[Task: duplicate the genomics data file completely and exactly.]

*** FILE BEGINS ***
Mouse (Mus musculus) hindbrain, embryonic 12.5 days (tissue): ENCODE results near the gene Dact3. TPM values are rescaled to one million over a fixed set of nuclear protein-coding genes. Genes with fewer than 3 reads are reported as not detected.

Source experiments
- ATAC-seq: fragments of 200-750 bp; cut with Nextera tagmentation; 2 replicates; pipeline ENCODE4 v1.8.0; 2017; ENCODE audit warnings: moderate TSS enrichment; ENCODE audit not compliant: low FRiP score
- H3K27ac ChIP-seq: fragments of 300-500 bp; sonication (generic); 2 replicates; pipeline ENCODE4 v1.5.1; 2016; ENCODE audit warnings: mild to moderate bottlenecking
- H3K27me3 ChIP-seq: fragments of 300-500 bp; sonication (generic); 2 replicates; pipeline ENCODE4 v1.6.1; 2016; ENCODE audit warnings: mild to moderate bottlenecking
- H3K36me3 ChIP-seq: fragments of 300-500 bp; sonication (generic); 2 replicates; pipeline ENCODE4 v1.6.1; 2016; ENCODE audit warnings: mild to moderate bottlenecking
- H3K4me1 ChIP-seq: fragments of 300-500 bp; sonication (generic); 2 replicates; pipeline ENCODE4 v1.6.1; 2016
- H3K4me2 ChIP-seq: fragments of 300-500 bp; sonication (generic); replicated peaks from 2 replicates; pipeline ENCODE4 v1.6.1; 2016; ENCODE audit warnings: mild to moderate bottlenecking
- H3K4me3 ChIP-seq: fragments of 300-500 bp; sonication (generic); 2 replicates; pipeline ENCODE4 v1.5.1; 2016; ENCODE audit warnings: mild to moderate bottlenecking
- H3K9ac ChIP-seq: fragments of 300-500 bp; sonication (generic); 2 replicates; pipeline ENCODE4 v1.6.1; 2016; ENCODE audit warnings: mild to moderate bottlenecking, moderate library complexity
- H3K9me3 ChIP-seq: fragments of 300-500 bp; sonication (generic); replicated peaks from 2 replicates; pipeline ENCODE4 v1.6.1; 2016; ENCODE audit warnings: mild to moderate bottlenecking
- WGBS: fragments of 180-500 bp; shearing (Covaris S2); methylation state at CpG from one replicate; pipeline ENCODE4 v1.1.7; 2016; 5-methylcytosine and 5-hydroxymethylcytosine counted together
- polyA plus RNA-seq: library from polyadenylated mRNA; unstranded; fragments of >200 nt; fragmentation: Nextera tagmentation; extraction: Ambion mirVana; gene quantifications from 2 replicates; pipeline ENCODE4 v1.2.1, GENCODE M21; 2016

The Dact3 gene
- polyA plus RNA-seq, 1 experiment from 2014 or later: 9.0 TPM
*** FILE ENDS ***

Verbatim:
Mouse (Mus musculus) hindbrain, embryonic 12.5 days (tissue): ENCODE results near the gene Dact3. TPM values are rescaled to one million over a fixed set of nuclear protein-coding genes. Genes with fewer than 3 reads are reported as not detected.

Source experiments
- ATAC-seq: fragments of 200-750 bp; cut with Nextera tagmentation; 2 replicates; pipeline ENCODE4 v1.8.0; 2017; ENCODE audit warnings: moderate TSS enrichment; ENCODE audit not compliant: low FRiP score
- H3K27ac ChIP-seq: fragments of 300-500 bp; sonication (generic); 2 replicates; pipeline ENCODE4 v1.5.1; 2016; ENCODE audit warnings: mild to moderate bottlenecking
- H3K27me3 ChIP-seq: fragments of 300-500 bp; sonication (generic); 2 replicates; pipeline ENCODE4 v1.6.1; 2016; ENCODE audit warnings: mild to moderate bottlenecking
- H3K36me3 ChIP-seq: fragments of 300-500 bp; sonication (generic); 2 replicates; pipeline ENCODE4 v1.6.1; 2016; ENCODE audit warnings: mild to moderate bottlenecking
- H3K4me1 ChIP-seq: fragments of 300-500 bp; sonication (generic); 2 replicates; pipeline ENCODE4 v1.6.1; 2016
- H3K4me2 ChIP-seq: fragments of 300-500 bp; sonication (generic); replicated peaks from 2 replicates; pipeline ENCODE4 v1.6.1; 2016; ENCODE audit warnings: mild to moderate bottlenecking
- H3K4me3 ChIP-seq: fragments of 300-500 bp; sonication (generic); 2 replicates; pipeline ENCODE4 v1.5.1; 2016; ENCODE audit warnings: mild to moderate bottlenecking
- H3K9ac ChIP-seq: fragments of 300-500 bp; sonication (generic); 2 replicates; pipeline ENCODE4 v1.6.1; 2016; ENCODE audit warnings: mild to moderate bottlenecking, moderate library complexity
- H3K9me3 ChIP-seq: fragments of 300-500 bp; sonication (generic); replicated peaks from 2 replicates; pipeline ENCODE4 v1.6.1; 2016; ENCODE audit warnings: mild to moderate bottlenecking
- WGBS: fragments of 180-500 bp; shearing (Covaris S2); methylation state at CpG from one replicate; pipeline ENCODE4 v1.1.7; 2016; 5-methylcytosine and 5-hydroxymethylcytosine counted together
- polyA plus RNA-seq: library from polyadenylated mRNA; unstranded; fragments of >200 nt; fragmentation: Nextera tagmentation; extraction: Ambion mirVana; gene quantifications from 2 replicates; pipeline ENCODE4 v1.2.1, GENCODE M21; 2016

The Dact3 gene
- polyA plus RNA-seq, 1 experiment from 2014 or later: 9.0 TPM